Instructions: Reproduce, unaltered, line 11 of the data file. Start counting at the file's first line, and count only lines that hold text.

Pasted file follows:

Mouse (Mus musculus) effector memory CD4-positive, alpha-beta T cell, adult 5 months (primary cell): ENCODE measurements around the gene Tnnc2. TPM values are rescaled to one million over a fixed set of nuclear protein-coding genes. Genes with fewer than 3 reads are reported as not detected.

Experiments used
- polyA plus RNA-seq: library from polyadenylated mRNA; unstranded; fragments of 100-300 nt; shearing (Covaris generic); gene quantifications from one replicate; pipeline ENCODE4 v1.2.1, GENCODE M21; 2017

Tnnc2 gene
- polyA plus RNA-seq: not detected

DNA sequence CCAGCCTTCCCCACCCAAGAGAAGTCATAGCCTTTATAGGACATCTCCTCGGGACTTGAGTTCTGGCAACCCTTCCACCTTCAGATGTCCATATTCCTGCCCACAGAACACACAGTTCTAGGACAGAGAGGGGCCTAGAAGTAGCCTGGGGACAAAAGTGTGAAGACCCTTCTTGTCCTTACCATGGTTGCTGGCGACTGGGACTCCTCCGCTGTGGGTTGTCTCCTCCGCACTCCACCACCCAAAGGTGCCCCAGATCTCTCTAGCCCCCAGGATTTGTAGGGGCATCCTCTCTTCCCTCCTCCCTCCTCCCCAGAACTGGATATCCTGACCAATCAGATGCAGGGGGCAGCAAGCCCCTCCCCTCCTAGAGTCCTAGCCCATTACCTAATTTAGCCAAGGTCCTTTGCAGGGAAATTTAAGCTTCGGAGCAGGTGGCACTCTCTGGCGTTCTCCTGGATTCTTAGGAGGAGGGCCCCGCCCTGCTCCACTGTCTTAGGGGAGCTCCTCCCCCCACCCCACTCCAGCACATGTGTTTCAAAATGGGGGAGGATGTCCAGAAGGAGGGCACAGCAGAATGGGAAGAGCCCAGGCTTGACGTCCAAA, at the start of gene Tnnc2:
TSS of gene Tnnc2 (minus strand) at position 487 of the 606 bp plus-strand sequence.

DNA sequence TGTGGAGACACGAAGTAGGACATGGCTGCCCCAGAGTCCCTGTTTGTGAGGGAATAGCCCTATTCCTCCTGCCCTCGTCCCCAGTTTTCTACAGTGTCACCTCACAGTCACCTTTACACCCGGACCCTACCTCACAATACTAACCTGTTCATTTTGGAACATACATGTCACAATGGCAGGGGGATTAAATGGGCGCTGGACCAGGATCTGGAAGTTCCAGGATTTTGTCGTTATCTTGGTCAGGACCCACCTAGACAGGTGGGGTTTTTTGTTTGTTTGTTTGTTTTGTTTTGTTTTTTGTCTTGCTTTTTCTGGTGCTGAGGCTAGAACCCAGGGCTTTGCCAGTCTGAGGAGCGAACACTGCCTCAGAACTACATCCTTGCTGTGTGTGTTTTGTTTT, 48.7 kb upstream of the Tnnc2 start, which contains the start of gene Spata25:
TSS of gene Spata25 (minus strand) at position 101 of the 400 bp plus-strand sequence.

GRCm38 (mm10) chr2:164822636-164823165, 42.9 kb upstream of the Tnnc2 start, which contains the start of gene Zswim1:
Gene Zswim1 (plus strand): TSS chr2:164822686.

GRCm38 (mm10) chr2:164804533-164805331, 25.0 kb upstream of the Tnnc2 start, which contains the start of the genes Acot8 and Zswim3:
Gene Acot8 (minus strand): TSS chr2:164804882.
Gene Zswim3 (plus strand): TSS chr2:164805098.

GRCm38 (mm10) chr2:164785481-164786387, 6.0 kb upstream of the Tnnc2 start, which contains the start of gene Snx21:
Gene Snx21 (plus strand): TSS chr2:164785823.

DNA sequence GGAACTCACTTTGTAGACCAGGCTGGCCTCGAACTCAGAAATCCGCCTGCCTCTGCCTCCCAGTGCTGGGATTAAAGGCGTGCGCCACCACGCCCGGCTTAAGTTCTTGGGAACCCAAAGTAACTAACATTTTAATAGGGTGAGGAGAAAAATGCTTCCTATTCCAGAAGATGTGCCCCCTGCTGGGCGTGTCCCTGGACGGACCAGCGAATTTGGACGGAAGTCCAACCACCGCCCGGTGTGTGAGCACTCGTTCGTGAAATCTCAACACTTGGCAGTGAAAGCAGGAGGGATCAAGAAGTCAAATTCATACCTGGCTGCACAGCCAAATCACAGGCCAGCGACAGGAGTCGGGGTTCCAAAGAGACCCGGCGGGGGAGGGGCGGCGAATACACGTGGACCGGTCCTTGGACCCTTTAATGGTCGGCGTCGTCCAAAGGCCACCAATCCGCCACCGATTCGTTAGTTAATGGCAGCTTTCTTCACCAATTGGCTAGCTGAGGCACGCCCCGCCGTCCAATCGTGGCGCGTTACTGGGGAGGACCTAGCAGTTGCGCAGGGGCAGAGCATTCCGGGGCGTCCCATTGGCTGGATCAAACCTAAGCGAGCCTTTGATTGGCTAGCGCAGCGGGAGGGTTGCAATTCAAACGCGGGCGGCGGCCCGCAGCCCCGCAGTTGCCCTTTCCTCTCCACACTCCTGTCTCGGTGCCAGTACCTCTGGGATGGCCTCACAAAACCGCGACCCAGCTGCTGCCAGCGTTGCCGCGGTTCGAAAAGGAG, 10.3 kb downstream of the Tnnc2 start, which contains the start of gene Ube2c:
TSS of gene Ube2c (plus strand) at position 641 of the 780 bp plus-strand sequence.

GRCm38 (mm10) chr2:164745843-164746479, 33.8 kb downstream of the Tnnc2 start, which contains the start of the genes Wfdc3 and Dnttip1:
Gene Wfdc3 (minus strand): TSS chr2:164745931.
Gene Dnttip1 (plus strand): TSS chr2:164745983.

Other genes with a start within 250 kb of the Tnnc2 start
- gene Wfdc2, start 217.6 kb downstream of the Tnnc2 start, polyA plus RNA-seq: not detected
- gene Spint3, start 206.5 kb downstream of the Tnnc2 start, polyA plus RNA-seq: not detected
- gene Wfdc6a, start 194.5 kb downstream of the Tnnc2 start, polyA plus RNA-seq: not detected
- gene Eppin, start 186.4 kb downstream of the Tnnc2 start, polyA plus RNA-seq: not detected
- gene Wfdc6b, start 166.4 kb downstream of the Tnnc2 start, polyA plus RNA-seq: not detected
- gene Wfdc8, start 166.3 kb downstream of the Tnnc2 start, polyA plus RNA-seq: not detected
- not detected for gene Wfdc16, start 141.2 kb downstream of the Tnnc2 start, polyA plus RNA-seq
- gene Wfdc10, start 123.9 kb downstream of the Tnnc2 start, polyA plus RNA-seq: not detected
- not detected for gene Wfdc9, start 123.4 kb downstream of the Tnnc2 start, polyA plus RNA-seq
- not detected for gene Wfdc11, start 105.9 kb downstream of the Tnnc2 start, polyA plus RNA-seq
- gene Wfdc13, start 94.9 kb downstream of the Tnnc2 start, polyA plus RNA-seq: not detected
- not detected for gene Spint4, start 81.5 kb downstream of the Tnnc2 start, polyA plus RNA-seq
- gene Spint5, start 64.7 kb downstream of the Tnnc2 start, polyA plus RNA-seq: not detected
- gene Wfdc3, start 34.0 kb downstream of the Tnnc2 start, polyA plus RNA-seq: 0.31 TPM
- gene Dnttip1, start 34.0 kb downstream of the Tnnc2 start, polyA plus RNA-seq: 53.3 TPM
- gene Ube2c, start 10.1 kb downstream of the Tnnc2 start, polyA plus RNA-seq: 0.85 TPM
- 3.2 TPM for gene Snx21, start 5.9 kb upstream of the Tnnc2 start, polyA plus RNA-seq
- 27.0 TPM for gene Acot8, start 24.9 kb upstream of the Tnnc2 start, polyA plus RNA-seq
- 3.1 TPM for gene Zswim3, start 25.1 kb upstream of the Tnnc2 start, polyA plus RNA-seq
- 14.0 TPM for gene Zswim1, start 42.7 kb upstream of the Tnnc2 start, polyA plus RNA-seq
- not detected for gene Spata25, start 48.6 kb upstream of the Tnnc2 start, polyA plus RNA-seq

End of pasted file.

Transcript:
Gene Zswim1 (plus strand): TSS chr2:164822686.